About

“Elijah J. Magnier is a veteran war-zone correspondent and political analyst with over 35 years of experience covering the Middle East and North Africa (MENA). He specialises in real-time reporting of politics, strategic and military planning, terrorism and counter-terrorism; his strong analytical skills complement his reporting. His in-depth experience, extensive contacts and thorough political knowledge of complex political situations in Iran, Iraq, Lebanon, Libya, Sudan and Syria make his writings mandatory reading for those wishing to understand complicated affairs that are routinely misreported and propagandised in the Western press.

Magnier has covered many of the key wars and military clashes in the region, including the 1982 Israeli invasion of Lebanon, the Iraq-Iran War, the Lebanese Civil War, the Gulf War of 1991, the 1992 – 1996 war in the former Yugoslavia, the 2003 US invasion of Iraq and subsequent war and occupation, the second Lebanon War in 2006, as well as the more recent wars in both Libya and Syria. Having lived for many years in Lebanon, Bosnia, Iraq, Iran, Libya and Syria, Elijah J. Magnier possesses unique insights into local cultural and tribal affairs, geopolitical realities and trends, and the history of a region that continues to pose challenges for both its residents and the world” (Frankie.P).

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21 thoughts on “About

  1. Good morning, Mr. Magnier. I was looking for a way to communicate with you, found this page, and with all due respect, I hope I am not trespassing. I found my way to your blog thanks to what I call a “copy and paste” blog whose name is not worth mentioning. I noticed your tweets (or facebook, don’t remember, I don’t do social networks), were frequently quoted, and with everything, why not migrate to the source? I agree with most of the positive comments I read above, and for me your blog is obligatory reading to navigate the rocky waters of a region you know so well.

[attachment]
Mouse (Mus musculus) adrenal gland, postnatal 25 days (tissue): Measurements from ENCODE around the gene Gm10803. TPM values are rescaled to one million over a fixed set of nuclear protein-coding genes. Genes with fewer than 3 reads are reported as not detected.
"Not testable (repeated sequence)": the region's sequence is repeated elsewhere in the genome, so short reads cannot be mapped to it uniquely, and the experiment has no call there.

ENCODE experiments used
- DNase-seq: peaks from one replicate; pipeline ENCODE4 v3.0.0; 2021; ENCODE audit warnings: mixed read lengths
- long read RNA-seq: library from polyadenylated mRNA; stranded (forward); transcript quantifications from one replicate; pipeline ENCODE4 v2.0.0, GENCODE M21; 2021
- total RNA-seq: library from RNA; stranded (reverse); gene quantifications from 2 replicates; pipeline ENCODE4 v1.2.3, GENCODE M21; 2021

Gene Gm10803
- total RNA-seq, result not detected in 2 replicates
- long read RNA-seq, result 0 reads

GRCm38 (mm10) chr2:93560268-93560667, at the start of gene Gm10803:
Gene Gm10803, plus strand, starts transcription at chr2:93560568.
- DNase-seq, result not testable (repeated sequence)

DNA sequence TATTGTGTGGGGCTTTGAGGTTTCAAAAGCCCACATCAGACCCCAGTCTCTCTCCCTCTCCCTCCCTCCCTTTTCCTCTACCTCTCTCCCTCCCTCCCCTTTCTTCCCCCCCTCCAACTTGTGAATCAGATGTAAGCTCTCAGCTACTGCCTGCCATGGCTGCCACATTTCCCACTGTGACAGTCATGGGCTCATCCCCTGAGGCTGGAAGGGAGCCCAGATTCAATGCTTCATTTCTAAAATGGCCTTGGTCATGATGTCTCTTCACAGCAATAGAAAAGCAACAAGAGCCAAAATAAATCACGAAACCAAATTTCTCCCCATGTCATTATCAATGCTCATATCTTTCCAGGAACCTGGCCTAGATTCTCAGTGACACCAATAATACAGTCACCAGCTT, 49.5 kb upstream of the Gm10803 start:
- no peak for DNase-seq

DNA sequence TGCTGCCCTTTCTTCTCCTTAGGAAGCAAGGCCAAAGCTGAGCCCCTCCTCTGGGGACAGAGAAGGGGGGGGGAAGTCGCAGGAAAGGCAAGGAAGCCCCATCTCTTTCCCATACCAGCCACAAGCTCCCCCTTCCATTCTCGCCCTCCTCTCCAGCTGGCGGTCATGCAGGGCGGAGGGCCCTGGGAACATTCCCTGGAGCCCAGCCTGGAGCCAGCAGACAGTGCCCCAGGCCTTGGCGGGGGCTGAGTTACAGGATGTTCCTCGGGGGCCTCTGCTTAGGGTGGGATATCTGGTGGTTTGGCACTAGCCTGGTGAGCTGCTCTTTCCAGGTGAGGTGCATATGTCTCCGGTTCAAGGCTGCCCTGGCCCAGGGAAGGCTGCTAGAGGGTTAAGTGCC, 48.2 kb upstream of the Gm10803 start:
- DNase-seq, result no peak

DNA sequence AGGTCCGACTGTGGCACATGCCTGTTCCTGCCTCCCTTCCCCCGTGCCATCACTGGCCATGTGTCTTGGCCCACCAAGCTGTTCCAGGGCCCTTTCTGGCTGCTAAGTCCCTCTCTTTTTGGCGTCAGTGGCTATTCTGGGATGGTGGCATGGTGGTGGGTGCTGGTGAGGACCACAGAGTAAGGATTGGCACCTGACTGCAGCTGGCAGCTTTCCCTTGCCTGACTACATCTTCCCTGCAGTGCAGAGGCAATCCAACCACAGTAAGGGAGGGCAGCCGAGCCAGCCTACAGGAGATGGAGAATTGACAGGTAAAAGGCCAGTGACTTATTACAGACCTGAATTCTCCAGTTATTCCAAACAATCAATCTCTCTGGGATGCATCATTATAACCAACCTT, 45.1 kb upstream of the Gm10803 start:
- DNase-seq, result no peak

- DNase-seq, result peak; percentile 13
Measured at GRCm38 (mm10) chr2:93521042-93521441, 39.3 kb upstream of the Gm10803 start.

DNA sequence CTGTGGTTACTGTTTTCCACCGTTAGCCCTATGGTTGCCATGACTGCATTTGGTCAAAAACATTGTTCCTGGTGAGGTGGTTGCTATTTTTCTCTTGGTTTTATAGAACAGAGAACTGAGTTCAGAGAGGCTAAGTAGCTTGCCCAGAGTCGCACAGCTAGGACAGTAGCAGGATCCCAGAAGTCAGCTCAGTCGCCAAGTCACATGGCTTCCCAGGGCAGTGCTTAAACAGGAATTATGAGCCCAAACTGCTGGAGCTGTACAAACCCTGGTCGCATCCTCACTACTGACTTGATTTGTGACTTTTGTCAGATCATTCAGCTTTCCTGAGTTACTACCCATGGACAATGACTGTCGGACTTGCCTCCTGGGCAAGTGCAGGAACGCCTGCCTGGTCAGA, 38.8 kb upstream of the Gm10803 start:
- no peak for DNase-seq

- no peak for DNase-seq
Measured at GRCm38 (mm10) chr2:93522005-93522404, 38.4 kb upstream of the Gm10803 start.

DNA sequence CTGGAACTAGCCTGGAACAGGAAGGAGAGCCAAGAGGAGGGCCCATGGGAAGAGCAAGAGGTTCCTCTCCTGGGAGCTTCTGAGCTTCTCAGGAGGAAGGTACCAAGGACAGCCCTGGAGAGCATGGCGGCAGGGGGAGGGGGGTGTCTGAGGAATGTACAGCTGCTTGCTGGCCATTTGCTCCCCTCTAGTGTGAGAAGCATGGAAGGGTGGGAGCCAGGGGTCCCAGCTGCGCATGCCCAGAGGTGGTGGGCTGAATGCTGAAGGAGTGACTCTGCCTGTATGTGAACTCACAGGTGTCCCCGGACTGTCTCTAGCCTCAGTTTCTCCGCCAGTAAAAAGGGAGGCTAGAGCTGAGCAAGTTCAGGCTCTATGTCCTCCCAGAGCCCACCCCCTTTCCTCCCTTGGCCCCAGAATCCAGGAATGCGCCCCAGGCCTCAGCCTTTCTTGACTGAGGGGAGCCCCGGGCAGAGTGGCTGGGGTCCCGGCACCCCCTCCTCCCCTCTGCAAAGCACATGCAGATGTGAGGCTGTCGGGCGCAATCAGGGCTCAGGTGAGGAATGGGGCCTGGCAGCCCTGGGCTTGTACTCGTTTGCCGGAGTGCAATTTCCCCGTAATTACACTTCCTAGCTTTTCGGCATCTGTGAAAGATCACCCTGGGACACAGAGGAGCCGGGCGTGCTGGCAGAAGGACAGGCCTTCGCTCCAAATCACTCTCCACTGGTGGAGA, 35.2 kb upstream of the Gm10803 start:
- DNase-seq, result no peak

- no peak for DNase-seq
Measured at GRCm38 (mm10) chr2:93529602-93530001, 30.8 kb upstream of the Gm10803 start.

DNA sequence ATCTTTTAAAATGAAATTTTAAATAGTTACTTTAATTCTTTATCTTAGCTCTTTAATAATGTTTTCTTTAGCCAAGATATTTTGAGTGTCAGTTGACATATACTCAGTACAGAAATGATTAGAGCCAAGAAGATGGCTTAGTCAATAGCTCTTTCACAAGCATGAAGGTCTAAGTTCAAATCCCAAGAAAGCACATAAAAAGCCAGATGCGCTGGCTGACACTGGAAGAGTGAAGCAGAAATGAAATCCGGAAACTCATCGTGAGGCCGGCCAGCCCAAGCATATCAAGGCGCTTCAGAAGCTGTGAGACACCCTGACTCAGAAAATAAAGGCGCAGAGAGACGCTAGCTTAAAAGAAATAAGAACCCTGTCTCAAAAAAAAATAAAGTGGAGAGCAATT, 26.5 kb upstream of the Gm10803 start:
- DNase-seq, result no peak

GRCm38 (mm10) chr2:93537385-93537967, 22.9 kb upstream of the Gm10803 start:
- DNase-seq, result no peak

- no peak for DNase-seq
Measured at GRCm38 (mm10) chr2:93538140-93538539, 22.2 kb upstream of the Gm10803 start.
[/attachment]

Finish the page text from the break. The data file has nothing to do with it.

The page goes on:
The issue I bring to you today is the frequent glitches I encounter when posting comments on your articles, in what I call a “hit or miss” system. It used to be easier to post until recently, when comments go through moderation, an obligatory step in every blog I post, and nothing happens. Other times, same post, no problem. One is left wondering the reason for the moderator to block the comment, weather it was vocabulary (I don’t cuss or swear, on principle), is out of tune with the subject, a glitch in the system (my first suspect), or anything else, since no reason or explanation is offered.